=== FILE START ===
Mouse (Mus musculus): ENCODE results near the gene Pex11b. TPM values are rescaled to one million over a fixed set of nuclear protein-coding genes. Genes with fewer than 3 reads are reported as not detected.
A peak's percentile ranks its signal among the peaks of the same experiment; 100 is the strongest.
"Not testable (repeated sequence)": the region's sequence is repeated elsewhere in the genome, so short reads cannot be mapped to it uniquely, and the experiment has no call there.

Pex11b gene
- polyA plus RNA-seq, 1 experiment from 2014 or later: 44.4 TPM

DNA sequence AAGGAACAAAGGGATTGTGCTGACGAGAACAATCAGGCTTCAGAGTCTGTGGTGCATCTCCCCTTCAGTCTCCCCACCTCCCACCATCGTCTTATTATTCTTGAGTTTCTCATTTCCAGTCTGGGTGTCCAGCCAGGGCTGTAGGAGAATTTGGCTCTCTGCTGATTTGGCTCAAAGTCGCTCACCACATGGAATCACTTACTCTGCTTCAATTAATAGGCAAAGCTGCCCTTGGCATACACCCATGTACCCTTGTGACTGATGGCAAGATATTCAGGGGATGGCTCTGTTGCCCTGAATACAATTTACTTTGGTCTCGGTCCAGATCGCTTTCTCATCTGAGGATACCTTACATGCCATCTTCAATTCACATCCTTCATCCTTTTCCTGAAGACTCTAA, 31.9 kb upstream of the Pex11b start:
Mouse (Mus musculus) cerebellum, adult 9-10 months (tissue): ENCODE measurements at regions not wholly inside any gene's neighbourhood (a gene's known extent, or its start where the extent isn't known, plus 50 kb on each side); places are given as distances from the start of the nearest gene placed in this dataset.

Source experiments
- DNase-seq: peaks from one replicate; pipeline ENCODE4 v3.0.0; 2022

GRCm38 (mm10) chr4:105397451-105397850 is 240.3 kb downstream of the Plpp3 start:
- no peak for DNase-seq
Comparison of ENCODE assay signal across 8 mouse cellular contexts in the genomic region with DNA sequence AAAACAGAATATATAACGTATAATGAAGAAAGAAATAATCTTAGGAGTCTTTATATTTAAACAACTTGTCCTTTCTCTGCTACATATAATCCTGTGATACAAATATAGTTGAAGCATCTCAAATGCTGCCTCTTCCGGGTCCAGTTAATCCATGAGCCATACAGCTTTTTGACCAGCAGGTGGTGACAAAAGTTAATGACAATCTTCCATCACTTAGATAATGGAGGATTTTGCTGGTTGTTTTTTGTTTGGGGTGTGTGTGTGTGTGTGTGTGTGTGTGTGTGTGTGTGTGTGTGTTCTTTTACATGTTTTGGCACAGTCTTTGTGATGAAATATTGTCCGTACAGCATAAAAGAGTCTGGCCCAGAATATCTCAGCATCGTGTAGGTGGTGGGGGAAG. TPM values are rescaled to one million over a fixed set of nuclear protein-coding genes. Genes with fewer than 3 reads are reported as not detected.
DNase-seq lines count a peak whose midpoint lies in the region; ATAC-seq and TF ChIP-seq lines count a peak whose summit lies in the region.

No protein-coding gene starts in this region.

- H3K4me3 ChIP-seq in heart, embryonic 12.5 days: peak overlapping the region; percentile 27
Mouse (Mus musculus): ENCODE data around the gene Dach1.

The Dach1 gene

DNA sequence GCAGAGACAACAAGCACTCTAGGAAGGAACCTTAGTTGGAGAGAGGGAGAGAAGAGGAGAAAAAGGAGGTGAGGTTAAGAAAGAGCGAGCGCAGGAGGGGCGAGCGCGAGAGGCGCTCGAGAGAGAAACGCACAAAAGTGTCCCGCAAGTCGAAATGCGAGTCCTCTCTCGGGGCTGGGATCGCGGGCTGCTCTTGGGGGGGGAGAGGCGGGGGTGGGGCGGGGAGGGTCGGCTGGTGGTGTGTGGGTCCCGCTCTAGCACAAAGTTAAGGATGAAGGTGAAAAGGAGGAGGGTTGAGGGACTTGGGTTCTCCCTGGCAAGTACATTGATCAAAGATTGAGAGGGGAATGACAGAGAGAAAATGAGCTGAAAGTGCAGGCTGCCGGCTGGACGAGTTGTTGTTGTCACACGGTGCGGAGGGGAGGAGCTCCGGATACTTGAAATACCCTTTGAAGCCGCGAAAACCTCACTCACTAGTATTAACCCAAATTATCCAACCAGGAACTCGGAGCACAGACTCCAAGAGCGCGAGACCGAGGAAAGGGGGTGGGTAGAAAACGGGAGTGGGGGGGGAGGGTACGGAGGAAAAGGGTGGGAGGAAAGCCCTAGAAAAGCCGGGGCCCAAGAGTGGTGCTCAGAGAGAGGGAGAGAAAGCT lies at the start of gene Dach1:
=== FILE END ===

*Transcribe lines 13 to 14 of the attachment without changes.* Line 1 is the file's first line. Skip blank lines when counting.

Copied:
DNase-seq lines count a peak whose midpoint lies in the region; ATAC-seq and TF ChIP-seq lines count a peak whose summit lies in the region.

No protein-coding gene starts in this region.